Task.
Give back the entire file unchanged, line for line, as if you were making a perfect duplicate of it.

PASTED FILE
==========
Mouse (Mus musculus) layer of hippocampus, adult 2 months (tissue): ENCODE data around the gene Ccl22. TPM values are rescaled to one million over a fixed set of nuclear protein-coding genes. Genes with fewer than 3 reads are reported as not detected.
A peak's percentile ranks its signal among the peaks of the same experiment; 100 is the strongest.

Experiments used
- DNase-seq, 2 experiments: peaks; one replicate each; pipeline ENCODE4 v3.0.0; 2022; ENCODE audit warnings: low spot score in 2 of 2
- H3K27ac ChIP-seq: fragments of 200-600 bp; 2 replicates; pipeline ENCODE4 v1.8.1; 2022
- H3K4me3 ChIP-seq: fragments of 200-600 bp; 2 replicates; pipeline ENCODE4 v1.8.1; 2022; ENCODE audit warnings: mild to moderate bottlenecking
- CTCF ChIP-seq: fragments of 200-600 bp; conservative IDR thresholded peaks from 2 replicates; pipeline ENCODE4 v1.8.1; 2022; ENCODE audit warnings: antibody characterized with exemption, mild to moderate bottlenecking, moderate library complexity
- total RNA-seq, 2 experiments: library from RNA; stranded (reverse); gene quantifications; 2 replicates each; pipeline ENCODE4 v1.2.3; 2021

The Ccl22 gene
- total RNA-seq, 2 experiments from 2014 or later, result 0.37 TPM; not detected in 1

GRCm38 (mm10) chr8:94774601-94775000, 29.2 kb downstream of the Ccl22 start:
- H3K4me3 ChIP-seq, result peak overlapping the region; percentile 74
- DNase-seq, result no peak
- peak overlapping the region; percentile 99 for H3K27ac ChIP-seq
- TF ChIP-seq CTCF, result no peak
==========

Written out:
Mouse (Mus musculus) layer of hippocampus, adult 2 months (tissue): ENCODE data around the gene Ccl22. TPM values are rescaled to one million over a fixed set of nuclear protein-coding genes. Genes with fewer than 3 reads are reported as not detected.
A peak's percentile ranks its signal among the peaks of the same experiment; 100 is the strongest.

Experiments used
- DNase-seq, 2 experiments: peaks; one replicate each; pipeline ENCODE4 v3.0.0; 2022; ENCODE audit warnings: low spot score in 2 of 2
- H3K27ac ChIP-seq: fragments of 200-600 bp; 2 replicates; pipeline ENCODE4 v1.8.1; 2022
- H3K4me3 ChIP-seq: fragments of 200-600 bp; 2 replicates; pipeline ENCODE4 v1.8.1; 2022; ENCODE audit warnings: mild to moderate bottlenecking
- CTCF ChIP-seq: fragments of 200-600 bp; conservative IDR thresholded peaks from 2 replicates; pipeline ENCODE4 v1.8.1; 2022; ENCODE audit warnings: antibody characterized with exemption, mild to moderate bottlenecking, moderate library complexity
- total RNA-seq, 2 experiments: library from RNA; stranded (reverse); gene quantifications; 2 replicates each; pipeline ENCODE4 v1.2.3; 2021

The Ccl22 gene
- total RNA-seq, 2 experiments from 2014 or later, result 0.37 TPM; not detected in 1

GRCm38 (mm10) chr8:94774601-94775000, 29.2 kb downstream of the Ccl22 start:
- H3K4me3 ChIP-seq, result peak overlapping the region; percentile 74
- DNase-seq, result no peak
- peak overlapping the region; percentile 99 for H3K27ac ChIP-seq
- TF ChIP-seq CTCF, result no peak